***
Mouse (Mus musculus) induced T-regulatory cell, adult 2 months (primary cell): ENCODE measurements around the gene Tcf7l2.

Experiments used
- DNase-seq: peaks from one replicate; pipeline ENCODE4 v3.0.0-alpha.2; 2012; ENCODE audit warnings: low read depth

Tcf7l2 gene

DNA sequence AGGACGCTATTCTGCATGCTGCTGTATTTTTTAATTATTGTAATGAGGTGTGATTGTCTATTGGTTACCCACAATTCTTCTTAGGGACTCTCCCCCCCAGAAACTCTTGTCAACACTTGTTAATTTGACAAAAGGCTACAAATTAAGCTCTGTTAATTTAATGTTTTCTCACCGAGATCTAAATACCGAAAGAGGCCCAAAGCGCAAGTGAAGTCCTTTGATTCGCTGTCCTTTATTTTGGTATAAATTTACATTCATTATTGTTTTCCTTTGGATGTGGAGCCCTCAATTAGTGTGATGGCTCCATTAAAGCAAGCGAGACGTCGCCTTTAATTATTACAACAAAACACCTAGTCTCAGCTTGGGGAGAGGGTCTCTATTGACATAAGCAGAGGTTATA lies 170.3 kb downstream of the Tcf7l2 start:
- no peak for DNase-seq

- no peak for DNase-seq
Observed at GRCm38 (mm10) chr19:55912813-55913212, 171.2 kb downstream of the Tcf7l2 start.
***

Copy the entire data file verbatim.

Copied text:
Mouse (Mus musculus) induced T-regulatory cell, adult 2 months (primary cell): ENCODE measurements around the gene Tcf7l2.

Experiments used
- DNase-seq: peaks from one replicate; pipeline ENCODE4 v3.0.0-alpha.2; 2012; ENCODE audit warnings: low read depth

Tcf7l2 gene

DNA sequence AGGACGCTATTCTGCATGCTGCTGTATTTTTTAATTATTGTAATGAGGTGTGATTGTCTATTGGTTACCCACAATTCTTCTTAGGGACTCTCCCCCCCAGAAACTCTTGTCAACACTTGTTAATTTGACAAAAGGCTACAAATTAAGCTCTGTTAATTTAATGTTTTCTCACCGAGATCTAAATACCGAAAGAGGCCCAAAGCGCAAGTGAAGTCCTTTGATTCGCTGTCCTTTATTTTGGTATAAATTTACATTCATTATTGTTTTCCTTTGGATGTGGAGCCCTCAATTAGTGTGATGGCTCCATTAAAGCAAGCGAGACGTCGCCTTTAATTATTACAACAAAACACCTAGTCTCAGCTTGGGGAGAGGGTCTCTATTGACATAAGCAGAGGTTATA lies 170.3 kb downstream of the Tcf7l2 start:
- no peak for DNase-seq

- no peak for DNase-seq
Observed at GRCm38 (mm10) chr19:55912813-55913212, 171.2 kb downstream of the Tcf7l2 start.